The West Hollywood City Council has scheduled a “retreat” for this coming Saturday at which some council members hope to tackle controversial issues such as how council members are supposed to behave in their official roles and whether some version of the defunct deputy system should be provided or improvements made to the current system of assistance from city staffers. And the council is likely to respond to allegations that City Councilmember Lindsey Horvath improperly allowed herself to be introduced and identified as mayor of West Hollywood while Lauren Meister actually held the title. The retreat will be followed by the regular city council meeting on the following Monday.
Council members initially planned for the retreat to be a private event. Now it has been opened to the public, possibly because of a notification from WEHOville that a closed session to discuss such issues is a violation of state freedom of information laws. The retreat will take place at 9 a.m. in the City Council Chambers at 625 N. San Vicente Blvd, south of Santa Monica. It is unclear at this point whether a formal agenda will be posted in advance, although that is likely.
The “retreat” was inspired by closed discussions by council members about settling the lawsuit brought against Councilmember John Duran and the City of West Hollywood by Ian Owens, Duran’s former deputy. Owens alleged that Duran sexually harassed him and that the city failed to take action on his complaint about that and his complaint about allegedly improper political activities by Fran Solomon, the then-deputy to Councilmember John Heilman. Duran and the city have denied those allegations. However last year the city agreed to pay Owens $500,000 to settle the suit, partially because of pressure from its insurer.
The city council recently adopted an amended code of conduct that applies to city employees and gives more detailed guidance on harassment issues. The Owens allegations are likely to be discussed at the retreat.
How city council members represent themselves and when they can speak for the city is another issue. When John Duran has taken stands on issues such as boycotting Stoli, the vodka brand, and castigating the L.A. County Department of Public Health for a slow response to an outbreak of meningitis infections, he sometimes is identified on television as speaking for the City of West Hollywood.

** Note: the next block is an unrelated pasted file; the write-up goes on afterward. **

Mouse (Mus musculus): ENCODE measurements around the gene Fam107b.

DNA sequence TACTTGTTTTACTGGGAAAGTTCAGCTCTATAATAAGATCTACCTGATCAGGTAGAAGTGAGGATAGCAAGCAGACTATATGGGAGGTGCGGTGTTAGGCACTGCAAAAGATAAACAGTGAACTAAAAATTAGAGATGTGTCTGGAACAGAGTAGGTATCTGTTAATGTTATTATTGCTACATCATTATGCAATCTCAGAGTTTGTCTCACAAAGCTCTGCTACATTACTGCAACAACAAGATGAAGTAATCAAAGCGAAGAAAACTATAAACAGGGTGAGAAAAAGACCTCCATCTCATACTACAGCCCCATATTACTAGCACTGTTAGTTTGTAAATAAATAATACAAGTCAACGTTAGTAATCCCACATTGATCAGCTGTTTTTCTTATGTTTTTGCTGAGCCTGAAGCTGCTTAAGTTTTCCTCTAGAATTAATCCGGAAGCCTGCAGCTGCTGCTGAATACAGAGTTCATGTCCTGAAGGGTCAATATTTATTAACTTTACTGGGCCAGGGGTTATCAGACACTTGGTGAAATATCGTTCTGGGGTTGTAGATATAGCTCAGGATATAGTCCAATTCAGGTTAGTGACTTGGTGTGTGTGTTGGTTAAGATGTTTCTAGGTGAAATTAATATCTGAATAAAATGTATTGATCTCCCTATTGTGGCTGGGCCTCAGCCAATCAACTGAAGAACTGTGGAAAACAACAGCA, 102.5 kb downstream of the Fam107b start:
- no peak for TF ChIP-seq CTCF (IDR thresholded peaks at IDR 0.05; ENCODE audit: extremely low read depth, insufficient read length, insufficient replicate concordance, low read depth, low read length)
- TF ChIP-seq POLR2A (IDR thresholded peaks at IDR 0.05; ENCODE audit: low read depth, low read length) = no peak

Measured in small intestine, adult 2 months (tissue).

More recently, some council members were upset at then-Mayor Horvath’s declaration in April that Donald Trump was not welcome in West Hollywood, a message she shared with 87 other mayors in Los Angeles County and in an opinion piece in the Advocate, the national gay magazine. City Attorney Mike Jenkins quickly backed away from Horvath’s statement. “Her comment reflected her understanding that the city’s consideration of special event permit applications take into consideration a variety of factors, such as size of anticipated crowd, security arrangements, traffic and parking management, noise control and the like,” Jenkins said in an email to the L.A. Times. He added that since Trump hadn’t requested permission to hold a rally in WeHo, Horvath’s statement was “hypothetical.”
That position by Horvath, who is thought to have bigger political career ambitions, attracted national media attention and invitations to appear on CNN and MSNBC. Those appearances left some believing that Horvath’s statement was an official position of the city, which does not take stands on candidates in elections.
More controversial, however, is the fact that Horvath was represented as the mayor of West Hollywood on several interviews on CNN after she gave up that rotating seat to Lauren Meister. Horvath has said the fact that she was identified as the city’s mayor was a mistake on the part of CNN. However other council members, who spoke on the condition they not be named, said that Horvath was aware of the mistake and didn’t correct it.
Providing more or better assistance to council members likely will be discussed now that the council has formally adopted a system proposed by the city manager in which staffers with individual skills will be able to help council members with tasks such as scheduling appointments and writing legislation. But they must report to someone in city hall rather than to an individual council member. The council abolished the controversial deputy system in 2015 in response to news about alleged misbehavior by the full time council deputies, each of whom effectively reported only to a single council member.